I recently spent a lot of time with a family member in a hospital. Not to worry. Everyone is fine, but while waiting for doctors and nurses to tell me what was going on, I couldn’t help but check out all the electrical installations that I’ve estimated so many times. I know. I’m sick. I can’t help myself—I’m an estimator.
Ground-fault circuit interrupters- (GFCIs) at the sink, an emergency duplex on this wall, one on that wall; lighting switches I shouldn’t play with. An exam light. I had to ask who furnished it? Who installed it? How did it get into the room? Did it have to be assembled? Which one of those switches turns it on? Is there a control panel? Where is it?
A medical “boom” stood in the corner of a room. It, too, had outlets and switches. Who installed this boom, the outlets and switches? Who furnished them? What about their wiring?
I was also in and out of various other rooms: labs, the pharmacy, CT scan, X-ray, waiting areas and administration offices, corridors, and, of course, the cafeteria. Each area had different layouts and installations, which is why it is important for estimators to understand what each room in a hospital has and how it is wired.
Looking through walls and floors
X-ray, MRI and CT scan rooms are complex and often have control rooms. You need to know the complete scope of these areas. Never assume everything is shown on the electrical drawings. They usually have their own specific drawings, often by the equipment manufacturers and “boiler-plate” type. They most likely won’t match the job floor plans. But you had better bet your company will have to furnish and install the wall and floor duct and the other stuff they show. Also don’t forget wall and floor duct have a purpose: running cables. Who will furnish and install these cables?
Surgery is a serious matter
Operating rooms can add up to a lot of material and labor, especially if there are 10 of them. They can have many devices, special lighting, and low-voltage systems and often require a bit of amperage. Some even have their own subpanel, which requires a feeder.
Operating rooms also have many interconnecting devices and control panels. Examination lights may have two controllers on opposite walls. Who is responsible for these connections? Do they require conduit?
Who installs the cables?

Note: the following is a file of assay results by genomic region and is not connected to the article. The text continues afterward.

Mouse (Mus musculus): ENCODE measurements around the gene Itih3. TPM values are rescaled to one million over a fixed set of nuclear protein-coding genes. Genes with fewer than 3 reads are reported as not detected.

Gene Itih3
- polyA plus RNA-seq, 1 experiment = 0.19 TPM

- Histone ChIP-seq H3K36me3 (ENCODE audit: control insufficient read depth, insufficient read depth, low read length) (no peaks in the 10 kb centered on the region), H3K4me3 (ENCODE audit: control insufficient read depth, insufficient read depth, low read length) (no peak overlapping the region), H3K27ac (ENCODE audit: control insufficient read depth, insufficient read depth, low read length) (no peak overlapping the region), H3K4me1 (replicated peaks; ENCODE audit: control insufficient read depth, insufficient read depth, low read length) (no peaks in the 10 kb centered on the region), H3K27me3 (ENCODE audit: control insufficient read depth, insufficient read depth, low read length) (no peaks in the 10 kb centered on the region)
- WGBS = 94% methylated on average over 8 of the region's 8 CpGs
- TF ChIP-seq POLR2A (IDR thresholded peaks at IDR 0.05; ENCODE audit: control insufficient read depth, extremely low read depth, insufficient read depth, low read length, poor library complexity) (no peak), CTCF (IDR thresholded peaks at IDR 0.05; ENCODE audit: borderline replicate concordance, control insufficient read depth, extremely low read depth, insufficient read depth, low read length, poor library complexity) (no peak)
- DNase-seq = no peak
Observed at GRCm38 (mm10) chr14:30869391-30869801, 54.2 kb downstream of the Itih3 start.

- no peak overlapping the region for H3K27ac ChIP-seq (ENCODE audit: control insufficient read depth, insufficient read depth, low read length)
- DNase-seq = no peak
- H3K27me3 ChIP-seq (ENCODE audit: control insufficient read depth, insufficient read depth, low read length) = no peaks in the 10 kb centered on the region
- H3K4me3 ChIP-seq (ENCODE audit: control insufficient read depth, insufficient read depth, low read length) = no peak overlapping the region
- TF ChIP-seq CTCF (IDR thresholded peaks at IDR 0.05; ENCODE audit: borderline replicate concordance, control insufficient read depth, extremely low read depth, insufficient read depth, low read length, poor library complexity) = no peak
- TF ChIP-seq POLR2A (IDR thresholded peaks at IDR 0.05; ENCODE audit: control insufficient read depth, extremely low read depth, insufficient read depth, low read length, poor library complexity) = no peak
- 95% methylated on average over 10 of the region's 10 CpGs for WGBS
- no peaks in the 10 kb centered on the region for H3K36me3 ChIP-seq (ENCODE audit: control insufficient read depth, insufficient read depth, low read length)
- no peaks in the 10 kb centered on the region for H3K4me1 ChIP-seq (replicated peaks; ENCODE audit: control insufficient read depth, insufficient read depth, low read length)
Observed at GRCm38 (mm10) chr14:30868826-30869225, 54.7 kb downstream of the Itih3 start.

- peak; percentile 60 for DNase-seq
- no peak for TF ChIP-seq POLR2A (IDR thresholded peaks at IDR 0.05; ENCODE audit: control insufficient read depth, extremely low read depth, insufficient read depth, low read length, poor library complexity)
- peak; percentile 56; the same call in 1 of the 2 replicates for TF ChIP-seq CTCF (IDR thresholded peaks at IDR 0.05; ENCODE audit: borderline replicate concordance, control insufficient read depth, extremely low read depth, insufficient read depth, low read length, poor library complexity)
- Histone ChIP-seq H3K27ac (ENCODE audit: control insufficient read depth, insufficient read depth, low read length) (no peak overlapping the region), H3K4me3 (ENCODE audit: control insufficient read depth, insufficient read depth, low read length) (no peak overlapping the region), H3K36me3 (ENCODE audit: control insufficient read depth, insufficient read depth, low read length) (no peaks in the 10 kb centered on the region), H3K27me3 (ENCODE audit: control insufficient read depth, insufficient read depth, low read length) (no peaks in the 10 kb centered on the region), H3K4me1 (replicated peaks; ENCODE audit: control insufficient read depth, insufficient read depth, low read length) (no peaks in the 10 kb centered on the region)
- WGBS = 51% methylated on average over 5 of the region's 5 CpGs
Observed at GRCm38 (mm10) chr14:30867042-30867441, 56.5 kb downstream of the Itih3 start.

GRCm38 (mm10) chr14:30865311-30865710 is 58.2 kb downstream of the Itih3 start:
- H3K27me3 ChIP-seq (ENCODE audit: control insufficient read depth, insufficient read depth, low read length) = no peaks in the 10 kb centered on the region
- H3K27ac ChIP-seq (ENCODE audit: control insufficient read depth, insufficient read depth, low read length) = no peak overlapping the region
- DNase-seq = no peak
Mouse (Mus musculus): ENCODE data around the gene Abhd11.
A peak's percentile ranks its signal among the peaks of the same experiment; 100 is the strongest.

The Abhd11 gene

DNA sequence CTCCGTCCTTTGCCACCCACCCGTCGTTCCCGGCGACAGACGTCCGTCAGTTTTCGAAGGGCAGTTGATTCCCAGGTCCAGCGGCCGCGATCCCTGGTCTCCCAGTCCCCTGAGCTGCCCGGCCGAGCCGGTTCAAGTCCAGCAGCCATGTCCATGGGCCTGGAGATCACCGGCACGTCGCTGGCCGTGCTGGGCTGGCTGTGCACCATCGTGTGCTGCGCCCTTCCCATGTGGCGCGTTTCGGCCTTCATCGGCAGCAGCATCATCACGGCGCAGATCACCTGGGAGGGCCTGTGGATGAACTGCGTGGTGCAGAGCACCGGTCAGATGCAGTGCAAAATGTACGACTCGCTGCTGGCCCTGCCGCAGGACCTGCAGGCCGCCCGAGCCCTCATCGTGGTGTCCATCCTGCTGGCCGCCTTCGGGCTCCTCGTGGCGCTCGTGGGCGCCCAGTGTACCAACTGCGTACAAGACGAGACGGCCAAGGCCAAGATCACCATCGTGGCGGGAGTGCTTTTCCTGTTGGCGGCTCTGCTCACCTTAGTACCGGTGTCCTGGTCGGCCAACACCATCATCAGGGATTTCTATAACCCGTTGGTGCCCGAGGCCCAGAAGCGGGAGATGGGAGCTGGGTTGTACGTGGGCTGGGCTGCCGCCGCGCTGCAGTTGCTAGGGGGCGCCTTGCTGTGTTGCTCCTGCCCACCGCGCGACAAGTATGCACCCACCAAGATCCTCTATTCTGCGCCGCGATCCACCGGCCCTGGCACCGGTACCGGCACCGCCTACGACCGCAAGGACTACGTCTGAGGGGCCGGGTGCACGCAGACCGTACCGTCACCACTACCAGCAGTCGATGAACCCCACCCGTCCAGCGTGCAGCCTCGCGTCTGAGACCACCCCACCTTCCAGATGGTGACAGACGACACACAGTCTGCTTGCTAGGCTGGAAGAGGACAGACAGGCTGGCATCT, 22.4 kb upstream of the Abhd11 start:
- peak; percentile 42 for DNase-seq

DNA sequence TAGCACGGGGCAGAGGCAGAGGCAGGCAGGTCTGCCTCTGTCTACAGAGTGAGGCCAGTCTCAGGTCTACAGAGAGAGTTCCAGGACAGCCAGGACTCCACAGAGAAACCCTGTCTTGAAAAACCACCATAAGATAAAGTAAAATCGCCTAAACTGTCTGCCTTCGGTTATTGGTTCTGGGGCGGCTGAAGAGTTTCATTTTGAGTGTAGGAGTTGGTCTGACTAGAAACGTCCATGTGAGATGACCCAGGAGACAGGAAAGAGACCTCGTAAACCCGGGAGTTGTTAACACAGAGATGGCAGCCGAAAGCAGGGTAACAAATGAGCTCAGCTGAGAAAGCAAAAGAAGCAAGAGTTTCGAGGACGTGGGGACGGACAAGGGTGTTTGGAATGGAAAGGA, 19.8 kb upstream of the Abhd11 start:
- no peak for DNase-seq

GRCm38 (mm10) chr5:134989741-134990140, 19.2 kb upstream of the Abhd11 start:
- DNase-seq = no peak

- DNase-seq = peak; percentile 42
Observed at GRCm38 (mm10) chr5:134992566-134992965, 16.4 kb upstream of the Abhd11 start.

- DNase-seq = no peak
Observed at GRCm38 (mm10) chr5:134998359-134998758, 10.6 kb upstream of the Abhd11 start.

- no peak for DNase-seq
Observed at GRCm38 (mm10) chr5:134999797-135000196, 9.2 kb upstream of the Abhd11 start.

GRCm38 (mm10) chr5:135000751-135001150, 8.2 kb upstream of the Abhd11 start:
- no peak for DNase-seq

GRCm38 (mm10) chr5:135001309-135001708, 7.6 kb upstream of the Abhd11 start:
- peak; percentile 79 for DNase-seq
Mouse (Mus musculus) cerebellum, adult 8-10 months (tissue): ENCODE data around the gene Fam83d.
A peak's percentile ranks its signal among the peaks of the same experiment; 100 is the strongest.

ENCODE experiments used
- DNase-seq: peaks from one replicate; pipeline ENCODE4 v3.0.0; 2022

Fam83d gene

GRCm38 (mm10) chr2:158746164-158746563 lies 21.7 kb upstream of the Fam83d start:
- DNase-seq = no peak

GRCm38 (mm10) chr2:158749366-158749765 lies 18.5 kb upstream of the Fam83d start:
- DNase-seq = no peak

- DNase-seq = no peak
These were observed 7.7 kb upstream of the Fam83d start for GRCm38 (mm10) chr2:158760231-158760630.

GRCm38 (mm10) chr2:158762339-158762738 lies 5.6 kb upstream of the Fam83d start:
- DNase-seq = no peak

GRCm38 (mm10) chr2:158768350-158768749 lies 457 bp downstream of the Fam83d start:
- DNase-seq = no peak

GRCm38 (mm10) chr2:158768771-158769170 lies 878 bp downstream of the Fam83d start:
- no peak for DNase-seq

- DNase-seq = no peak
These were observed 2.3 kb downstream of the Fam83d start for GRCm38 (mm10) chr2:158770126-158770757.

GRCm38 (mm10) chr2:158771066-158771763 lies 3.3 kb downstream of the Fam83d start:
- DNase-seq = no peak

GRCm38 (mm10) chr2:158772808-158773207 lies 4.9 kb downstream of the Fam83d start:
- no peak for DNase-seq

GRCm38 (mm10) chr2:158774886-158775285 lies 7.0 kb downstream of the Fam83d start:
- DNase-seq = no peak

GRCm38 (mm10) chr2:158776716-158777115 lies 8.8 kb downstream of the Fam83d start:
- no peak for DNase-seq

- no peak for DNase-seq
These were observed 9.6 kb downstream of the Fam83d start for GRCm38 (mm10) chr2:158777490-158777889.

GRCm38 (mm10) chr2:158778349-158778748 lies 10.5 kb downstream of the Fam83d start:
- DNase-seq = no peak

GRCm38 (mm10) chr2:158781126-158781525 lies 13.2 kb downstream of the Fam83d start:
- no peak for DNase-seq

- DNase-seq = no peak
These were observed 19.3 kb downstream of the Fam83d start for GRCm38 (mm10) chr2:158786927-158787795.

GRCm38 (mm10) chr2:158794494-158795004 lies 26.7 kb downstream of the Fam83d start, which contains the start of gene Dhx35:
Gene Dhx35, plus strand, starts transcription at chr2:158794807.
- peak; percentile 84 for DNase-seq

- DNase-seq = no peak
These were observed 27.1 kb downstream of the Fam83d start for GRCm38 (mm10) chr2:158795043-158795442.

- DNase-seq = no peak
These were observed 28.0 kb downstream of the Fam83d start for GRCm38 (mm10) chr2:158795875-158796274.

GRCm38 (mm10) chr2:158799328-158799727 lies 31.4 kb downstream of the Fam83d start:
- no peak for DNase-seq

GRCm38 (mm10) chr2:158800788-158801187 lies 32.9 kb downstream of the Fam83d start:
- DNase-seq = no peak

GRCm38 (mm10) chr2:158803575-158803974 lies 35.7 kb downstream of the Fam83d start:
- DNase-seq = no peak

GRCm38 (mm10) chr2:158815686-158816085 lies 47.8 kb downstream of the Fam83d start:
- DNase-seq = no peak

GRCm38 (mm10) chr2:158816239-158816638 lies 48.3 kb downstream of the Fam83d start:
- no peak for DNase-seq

Hospitals also keep track of time in different ways. What is the clock system? Elapsed? Wireless? Is there a wall controller? Who furnishes it? Who installs it? Is conduit required?
Is your hospital a full-service design?
If your hospital is 100-percent designed, you likely won’t have too many questions. All the circuitry, conduit sizes, cable types, scope notes, etc., may be laid out for you. All you have to do is get it counted, rolled off and entered into your database.
However, if the plans are an incomplete design development or construction document, you may have some questions, and you better answer them fast. Hospitals are usually designed to very high standards and are often mandated by the National Electrical Code (NEC) and other codes, especially federal and state codes, such as the Office of Statewide Health Planning and Development (OSPHD) in California. Often, these governing agencies dictate a lot of what you can and can’t do, as well as what you must do.
So read the specs and the codes thoroughly. You must know every requirement, every material type and installation method to be used.
Is a patient room a patient room?
Along with a certain amount of repetition occurring in office areas, labs, surgery and X-ray rooms, patient rooms usually provide the most repetition. Entire floors and wings may be duplicated. Look for these timesaving opportunities. If you take them off accurately, you could save yourself a great deal of estimating time.
Estimating typicals is always a bit dangerous, especially on a hospital. Ensure you have the counts right and you have set your estimating program up to multiply them correctly. You do not want to leave out 45 patient rooms or nine surgery rooms. That would be very bad.
And never assume all patient rooms are the same. They often have minor (and sometimes major) differences such as “no headwall” or “with a headwall and a bed locator.” Some rooms are isolation-type and may have additional heating, ventilating and air conditioning equipment; some are dual-bed (that could be two headwalls and two bed locators). All of these factors also affect your low-voltage installations.
Don’t check out in a hurry
Estimating a hospital shouldn’t make you sick. Ensure you give yourself plenty of time to estimate it. My experience has been that it takes an average of three hours per drawing in your set. So if you have 100 E-sheets, you could be looking at 300 hours of takeoff. Really!
Ask a lot of questions, and ensure you find the answers because, on bid day, if your estimate (or your estimator) is not 100 percent healthy when you release your final bid price, your company just might find itself a bit sick—a year or so after the job is built.
SHOOK has been estimating for more than 23 years. Until recently, he operated a fully staffed estimating company, TakeOff 16 Inc. He is currently focusing on writing, teaching and speaking about electrical estimating. Read his blog at stanshook.blogspot.com or contact him directly at StanleyShook@gmail.com.